The Executive Director of the World Health Organization's Health Emergencies Programme has strongly criticised countries who have not shared their excess Covid-19 vaccine doses with developing nations.

Speaking at the MacGill Summer School, Dr Mike Ryan said millions of people around the world do not have any protection from the virus and that if those in developed countries are getting boosters, or are "at the top of the queue then the queue just gets longer".

Dr Ryan was critical of pharmaceutical companies who he said are making profit by manufacturing doses for countries who have "two or three" times the supplies they need and are not sharing with the WHO's COVAX programme.

In the last four-six months, developed countries made pledges in terms of vaccines they would donate to COVAX but only 15% of them were delivered, he added.

Dr Ryan said: "Pledges don't make donations" and "you can't stick pledges in people's arms".

The gap between the rhetoric and the reality on the planet is "very stark" and there are excess doses of vaccines that have not been delivered, he said.

Giving booster jabs when some people in the world are not vaccinated is not an "either/or" situation, he also said, and that it is possible to do both.

Dr Ryan - who has led the global response to Covid-19 - said it is about "Big Pharma" and geopolitics - "putting profit before people and before our planet".

Criticising politicians, he said many governments fear making the decision to send vaccines to poorer countries because of "retribution" from people in the future.

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Professor of Experimental Immunology at Trinity College Dublin Kingston Mills said it is not about "Ireland handing over a million doses" but about support.

India had the capability to manufacture "billions of doses of vaccines", he said, but the world needed to finance poorer countries in order to do this.

Prof Mills also told the summer school said that administering booster vaccines is going to "get us out of this hole we are in".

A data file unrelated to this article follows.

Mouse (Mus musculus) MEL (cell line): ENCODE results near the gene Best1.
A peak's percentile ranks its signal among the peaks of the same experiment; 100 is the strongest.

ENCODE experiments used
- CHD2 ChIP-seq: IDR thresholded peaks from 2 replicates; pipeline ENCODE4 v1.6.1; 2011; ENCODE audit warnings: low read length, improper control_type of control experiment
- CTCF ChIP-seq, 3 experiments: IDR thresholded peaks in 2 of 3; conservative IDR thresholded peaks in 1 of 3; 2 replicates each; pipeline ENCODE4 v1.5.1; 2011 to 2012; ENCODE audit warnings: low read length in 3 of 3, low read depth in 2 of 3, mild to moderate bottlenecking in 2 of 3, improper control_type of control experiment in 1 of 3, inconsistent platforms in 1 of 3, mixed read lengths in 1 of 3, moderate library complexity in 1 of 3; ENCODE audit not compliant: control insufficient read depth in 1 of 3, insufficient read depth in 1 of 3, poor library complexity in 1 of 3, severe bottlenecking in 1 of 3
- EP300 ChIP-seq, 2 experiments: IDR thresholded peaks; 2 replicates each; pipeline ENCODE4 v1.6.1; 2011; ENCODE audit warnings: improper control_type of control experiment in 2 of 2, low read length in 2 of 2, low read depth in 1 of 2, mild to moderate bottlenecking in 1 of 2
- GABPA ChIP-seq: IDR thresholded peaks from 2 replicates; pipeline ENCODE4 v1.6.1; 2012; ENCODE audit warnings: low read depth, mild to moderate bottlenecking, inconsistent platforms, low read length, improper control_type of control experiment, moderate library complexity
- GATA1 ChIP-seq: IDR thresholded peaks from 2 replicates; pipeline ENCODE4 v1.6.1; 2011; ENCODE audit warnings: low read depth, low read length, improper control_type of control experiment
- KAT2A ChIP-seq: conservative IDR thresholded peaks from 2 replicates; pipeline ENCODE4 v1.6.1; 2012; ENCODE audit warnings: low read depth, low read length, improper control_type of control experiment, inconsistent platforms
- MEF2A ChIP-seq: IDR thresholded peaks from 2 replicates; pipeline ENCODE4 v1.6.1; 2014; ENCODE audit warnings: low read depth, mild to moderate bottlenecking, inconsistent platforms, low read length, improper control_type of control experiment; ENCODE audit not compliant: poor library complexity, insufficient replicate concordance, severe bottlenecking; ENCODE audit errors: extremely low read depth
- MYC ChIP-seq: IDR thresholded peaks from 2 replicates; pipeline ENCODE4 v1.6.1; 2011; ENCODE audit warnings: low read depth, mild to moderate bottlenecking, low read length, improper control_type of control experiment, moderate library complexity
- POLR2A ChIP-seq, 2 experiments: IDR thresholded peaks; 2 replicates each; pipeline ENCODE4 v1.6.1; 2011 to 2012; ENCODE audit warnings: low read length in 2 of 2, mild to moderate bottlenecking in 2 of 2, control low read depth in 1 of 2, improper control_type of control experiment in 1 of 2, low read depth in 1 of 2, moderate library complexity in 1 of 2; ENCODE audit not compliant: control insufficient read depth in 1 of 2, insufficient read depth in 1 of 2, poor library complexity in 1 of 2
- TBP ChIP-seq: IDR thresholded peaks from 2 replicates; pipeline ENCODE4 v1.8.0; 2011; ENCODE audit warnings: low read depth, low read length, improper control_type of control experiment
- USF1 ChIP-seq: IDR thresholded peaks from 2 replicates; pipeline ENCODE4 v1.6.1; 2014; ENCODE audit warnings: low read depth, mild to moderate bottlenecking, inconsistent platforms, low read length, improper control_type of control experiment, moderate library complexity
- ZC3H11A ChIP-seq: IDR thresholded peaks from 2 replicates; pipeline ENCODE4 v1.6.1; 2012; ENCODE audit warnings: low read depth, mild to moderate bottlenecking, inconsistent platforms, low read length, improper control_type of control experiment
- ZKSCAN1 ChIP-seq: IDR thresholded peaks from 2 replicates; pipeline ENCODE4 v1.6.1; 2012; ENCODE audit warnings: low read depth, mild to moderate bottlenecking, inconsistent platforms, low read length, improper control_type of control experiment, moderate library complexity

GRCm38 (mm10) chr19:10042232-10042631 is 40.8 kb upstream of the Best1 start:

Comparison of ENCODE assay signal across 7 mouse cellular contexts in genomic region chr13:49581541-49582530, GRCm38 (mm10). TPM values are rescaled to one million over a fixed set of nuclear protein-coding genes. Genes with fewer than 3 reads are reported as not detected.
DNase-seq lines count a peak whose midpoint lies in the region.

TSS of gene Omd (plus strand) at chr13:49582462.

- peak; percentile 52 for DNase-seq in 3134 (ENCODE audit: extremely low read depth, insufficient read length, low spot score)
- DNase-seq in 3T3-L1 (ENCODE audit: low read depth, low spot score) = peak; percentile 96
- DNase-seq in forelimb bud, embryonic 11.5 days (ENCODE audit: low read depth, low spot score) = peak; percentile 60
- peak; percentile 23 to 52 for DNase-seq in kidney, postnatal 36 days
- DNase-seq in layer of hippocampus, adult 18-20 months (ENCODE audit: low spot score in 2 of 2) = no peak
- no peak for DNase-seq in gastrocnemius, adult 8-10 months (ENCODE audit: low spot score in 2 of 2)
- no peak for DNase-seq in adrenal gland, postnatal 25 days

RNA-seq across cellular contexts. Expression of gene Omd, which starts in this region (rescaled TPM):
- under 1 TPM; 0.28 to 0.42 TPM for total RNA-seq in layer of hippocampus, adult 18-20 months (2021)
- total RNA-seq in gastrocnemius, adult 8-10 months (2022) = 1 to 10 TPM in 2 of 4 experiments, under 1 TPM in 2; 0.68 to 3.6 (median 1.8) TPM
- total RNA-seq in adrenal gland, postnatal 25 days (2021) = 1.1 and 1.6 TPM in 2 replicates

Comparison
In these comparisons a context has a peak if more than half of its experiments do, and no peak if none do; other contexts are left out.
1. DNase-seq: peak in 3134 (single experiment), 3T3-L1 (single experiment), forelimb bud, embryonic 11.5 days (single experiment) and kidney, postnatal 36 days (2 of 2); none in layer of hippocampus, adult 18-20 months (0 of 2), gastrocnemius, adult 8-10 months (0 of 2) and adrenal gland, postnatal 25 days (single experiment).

He pointed to the efficacy of studies in Israel that show immunity against Covid-19 went back up to 90% after a booster vaccination was administered.

Prof Mills said the propensity for variation in this virus "took us by surprise" and that emergence of variants - Delta in particular - made it more difficult for vaccines to give protection.

Waning immunity is a fact, he added, and booster vaccines would help.

Prof Mills said he expects numbers of positive Covid-19 cases in the UK to come down in the coming weeks, because the extraordinarily high figures now mean there is a natural immunity being built up, and that is good news for Ireland.

Professor Mary Horgan said that Ireland is in a time of uncertainty in the pandemic.

The President of The Royal College of Physicians told the MacGill Summer School that "just when you think we are getting there" in terms of the end of the pandemic, the virus "resets the goalposts".

She said every single tool available must be used to get through this winter.

Prof Horgan said that with such a high vaccination rate in Ireland, people get a false sense of security in relation to Covid-19, but the basics, such as hand hygiene and mask wearing are "so, so important".